I’m a graduate student in mathematics.
So, I’d like to think that means I know a thing or two when it comes to numbers.
And I do.
But apparently, my knowledge doesn’t apply in the U.K.
While driving today, I encountered an interesting traffic feature: there was a two-lane on-ramp merging with a two-lane highway and resulting in a total of two lanes of traffic.
The basic laws of mathematics prove that’s a bad idea. And so did my experience.
The congestion at this interchange was horrible! The outside lane of the on-ramp was forced to merge with the inside lane of the on-ramp, or to zoom up and try to cut into the main traffic flow farther ahead, while the inside lane of the on-ramp was trying to nose into the main traffic flow, sometimes trying to cut across both lanes in order to avoid just getting plugged up again in the first lane due to the other people trying to merge in!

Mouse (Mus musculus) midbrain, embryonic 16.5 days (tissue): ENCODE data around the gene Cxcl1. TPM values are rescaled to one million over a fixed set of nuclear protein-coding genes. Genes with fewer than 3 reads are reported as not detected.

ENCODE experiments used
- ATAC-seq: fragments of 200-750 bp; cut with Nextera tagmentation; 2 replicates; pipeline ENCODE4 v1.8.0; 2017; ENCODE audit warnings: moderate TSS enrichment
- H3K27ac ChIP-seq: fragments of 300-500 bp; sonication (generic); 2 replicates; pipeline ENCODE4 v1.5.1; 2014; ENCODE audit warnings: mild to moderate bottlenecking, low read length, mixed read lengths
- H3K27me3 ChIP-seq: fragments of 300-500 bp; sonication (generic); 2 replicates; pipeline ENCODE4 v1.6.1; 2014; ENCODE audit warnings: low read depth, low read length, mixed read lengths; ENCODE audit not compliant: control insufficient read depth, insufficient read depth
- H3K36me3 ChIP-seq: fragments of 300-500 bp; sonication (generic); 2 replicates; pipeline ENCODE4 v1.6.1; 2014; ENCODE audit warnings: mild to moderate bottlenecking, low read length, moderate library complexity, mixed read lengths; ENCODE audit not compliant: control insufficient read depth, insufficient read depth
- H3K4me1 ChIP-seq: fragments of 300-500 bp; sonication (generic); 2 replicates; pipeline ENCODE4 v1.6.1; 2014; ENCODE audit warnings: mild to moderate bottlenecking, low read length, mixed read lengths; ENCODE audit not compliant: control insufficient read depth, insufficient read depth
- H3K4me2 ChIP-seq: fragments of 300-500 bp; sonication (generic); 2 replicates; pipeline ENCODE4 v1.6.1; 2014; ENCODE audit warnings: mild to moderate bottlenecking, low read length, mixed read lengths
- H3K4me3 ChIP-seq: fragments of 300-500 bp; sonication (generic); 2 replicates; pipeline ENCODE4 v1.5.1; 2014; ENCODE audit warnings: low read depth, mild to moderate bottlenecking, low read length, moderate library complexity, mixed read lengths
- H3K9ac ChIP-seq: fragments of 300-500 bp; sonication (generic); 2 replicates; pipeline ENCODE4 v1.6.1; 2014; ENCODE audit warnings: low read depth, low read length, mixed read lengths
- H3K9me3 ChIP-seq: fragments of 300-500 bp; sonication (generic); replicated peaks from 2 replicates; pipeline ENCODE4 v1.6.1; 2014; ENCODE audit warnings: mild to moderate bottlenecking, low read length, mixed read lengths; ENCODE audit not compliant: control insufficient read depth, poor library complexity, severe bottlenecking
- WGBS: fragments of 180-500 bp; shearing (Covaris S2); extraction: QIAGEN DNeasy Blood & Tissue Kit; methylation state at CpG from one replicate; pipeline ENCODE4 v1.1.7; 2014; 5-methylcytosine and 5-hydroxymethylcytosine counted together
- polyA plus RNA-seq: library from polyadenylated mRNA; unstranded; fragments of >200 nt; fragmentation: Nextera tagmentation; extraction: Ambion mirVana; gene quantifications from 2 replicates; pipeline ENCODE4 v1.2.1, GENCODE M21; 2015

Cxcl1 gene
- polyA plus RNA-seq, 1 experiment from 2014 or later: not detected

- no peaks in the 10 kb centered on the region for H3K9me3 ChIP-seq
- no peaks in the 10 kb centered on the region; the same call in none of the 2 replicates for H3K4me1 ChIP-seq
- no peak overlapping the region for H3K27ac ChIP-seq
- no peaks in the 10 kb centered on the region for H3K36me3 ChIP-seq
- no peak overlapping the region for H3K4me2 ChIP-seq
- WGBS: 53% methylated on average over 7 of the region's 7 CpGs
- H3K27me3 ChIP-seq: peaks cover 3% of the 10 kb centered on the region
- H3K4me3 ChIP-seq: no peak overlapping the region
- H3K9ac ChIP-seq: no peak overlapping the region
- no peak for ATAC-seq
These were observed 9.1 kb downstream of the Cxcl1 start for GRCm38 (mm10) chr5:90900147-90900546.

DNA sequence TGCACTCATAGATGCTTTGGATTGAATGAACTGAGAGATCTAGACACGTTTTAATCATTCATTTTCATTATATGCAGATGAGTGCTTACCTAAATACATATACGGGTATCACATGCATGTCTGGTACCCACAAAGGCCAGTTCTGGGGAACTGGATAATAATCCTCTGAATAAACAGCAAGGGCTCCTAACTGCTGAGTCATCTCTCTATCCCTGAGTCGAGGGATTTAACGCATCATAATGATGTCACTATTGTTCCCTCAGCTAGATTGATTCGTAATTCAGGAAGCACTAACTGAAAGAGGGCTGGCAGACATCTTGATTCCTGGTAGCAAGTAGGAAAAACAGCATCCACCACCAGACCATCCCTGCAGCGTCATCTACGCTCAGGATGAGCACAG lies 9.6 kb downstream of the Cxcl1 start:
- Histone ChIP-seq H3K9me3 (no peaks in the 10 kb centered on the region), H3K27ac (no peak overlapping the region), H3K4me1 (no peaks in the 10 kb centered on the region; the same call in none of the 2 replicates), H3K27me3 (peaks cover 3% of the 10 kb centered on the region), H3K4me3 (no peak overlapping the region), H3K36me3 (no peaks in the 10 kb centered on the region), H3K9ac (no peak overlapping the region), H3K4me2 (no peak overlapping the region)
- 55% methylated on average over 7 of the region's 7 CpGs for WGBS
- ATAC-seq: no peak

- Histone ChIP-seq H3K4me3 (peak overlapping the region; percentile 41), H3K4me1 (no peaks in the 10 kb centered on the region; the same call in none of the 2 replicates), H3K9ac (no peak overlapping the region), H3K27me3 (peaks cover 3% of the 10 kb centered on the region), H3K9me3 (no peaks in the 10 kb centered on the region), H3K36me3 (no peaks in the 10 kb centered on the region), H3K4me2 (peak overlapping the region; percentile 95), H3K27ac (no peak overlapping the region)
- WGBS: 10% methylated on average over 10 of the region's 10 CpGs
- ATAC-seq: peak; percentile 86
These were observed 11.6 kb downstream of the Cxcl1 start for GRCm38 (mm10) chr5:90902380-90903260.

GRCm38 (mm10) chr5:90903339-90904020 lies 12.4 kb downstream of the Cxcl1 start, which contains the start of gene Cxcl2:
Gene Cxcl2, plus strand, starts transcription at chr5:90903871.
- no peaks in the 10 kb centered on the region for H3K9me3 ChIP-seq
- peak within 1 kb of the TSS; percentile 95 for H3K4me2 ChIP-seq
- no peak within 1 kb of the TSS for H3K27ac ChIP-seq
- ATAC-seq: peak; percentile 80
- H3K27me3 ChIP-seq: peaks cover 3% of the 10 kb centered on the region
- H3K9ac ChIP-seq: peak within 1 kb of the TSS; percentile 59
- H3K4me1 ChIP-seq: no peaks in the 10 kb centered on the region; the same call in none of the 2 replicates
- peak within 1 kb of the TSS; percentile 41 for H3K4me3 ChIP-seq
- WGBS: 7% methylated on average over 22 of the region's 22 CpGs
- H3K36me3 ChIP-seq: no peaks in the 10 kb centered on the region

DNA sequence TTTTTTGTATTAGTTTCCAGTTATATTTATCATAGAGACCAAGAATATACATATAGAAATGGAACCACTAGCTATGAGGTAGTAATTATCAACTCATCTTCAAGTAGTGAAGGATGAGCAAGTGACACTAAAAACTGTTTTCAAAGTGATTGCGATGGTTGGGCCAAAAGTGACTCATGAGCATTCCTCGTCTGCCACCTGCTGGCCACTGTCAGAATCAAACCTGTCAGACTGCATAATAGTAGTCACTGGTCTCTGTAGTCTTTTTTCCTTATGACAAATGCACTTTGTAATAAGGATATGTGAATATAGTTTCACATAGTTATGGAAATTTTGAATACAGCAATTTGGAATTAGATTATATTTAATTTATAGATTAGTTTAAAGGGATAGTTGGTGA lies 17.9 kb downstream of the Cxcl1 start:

The whole planet knows that 2 + 2 cannot equal 2…but the British highway engineers figured they’d give it a try anyway.
It’s interesting to me to consider: we can all be guilty of forcing the issue at times, can’t we? Regardless of the dictates of common sense, the experience of others, or general wisdom, sometimes we think that we can, by sheer will, make something work out.
Can you picture the conversation? At some point, someone likely said, “I know it sounds like a bad idea to combine 4 lanes of traffic into only 2, but I think we can make it work if we just give it a try….” And then someone else agreed and signed off on it.
But no amount of good intentions, sincerity, or willpower will enable us to overcome such untenable situations.
I suppose if I had been really wise, I could’ve used those minutes while I was stuck in traffic to contemplate the areas of my own life where I willy-nilly defy logic and sound advice just because I think that I can force my way through a particular situation since I desperately want my way to work out.
But I didn’t do that, so I suppose I’ve got some food for thought while I carry on with my well-ordered, sensible, mathematical life.
I did learn one thing, however: the next time I carry out a calculation, I’ll be sure to take into account the British factor.